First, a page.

When you see the revamped Dodger Stadium, you may wonder, at least at first, where that $100 million went.
A nine-figure budget usually produces a major overhaul or architectural transformation. But the changes that the new owners of the team, Guggenheim Baseball Management, carried out at Chavez Ravine over the offseason are not especially dramatic, at least not visually.
The most obvious changes fans will see at Monday's opening game against the Giants are to the scoreboards beyond the outfield, which are bigger and show high-definition images while retaining their old chevron shape. Many of the upgrades, such as new locker rooms and batting cages, are sunk beneath the stadium. Others are technological, including a beefed-up wireless system.
But it would be wrong to think that the improvements, overseen by Janet Marie Smith, the Dodgers' senior director of planning and development, are meant to be subtle or mostly about infrastructure. In fact they aim to change how fans think about and interact with Dodger Stadium in some fundamental and fascinating ways.
One essential goal of Smith and her collaborators has been to make the 51-year-old stadium more public. That they haven't fully achieved that goal may say as much about the original design for the stadium as about the quality of their work.
The most intriguing question is how far the notion of a more public ballpark ultimately will take the new owners — whether these changes will lead in the next few years to a bold reexamination of the relationship between the stadium and downtown.
I can guess what you're thinking: Isn't Dodger Stadium already public? Well, not entirely. It was designed, by an engineer-turned-architect named Emil Praeger and his client, Walter O'Malley, to produce about as private and individualized an experience as you can imagine in a building that seats 56,000.
That attitude, as much as its forward-looking modern architecture, is what sets Dodger Stadium apart from other ballparks.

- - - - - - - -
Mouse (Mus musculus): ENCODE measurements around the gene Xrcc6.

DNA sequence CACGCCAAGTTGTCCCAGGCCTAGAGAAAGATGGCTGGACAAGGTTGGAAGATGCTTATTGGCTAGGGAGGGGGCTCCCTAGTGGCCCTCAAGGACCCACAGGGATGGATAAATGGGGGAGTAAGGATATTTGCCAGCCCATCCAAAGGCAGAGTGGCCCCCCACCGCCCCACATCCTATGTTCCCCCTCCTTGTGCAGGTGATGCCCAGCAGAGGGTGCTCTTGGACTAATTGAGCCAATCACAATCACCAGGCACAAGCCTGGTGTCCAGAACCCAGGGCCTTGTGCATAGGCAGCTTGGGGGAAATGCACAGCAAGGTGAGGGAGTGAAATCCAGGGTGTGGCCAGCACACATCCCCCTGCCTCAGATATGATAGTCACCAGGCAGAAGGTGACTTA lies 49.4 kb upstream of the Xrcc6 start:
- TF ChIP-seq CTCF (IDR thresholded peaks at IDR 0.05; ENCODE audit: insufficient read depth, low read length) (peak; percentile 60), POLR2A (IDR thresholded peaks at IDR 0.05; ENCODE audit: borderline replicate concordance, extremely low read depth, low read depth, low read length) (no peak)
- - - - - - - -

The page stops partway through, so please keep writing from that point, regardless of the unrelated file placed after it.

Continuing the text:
There is no main entrance or central plaza. The stadium was designed so that fans could drive almost right up to the stadium, park in a section of the massive circular lot near their sections and enter through one of 11 portals. The idea was to make the transition from freeway to stadium, from private car to individual seat, as efficient and seamless as possible.
Inside, of course, the experience of sitting in your seat and cheering along with tens of thousands of other fans is intensely communal. But getting from one level of the stadium to another has never been easy; stairs and escalators are mostly hidden.
The relationship between the stadium and the city around it is also unusual. The ballpark is in the middle of Los Angeles in a geographical sense but set apart from it.
You can see the downtown skyline from the park, but you can't really see the park from downtown. The way Praeger chose to sink it into the hillside means it is an unusually reticent piece of architecture considering its size and fame.
Undoubtedly, this detachment has been part of the park's allure. To feel as though you are leaving the city to reach a famous ballpark in the center of the city is a paradox of a quintessentially Los Angeles character.
But the city is far different now than it was when the stadium opened in 1962. It is bigger, more diverse. Its love affair with the car is on the wane.
Enter Smith, hired by Dodgers President Stan Kasten after stints working for the Atlanta Braves, Boston Red Sox and Baltimore Orioles. Smith in turn brought in Los Angeles architect Brenda Levin, landscape architect Mia Lehrer and Thomas Quirk of the Massachusetts firm D'Agostino Izzo Quirk Architects.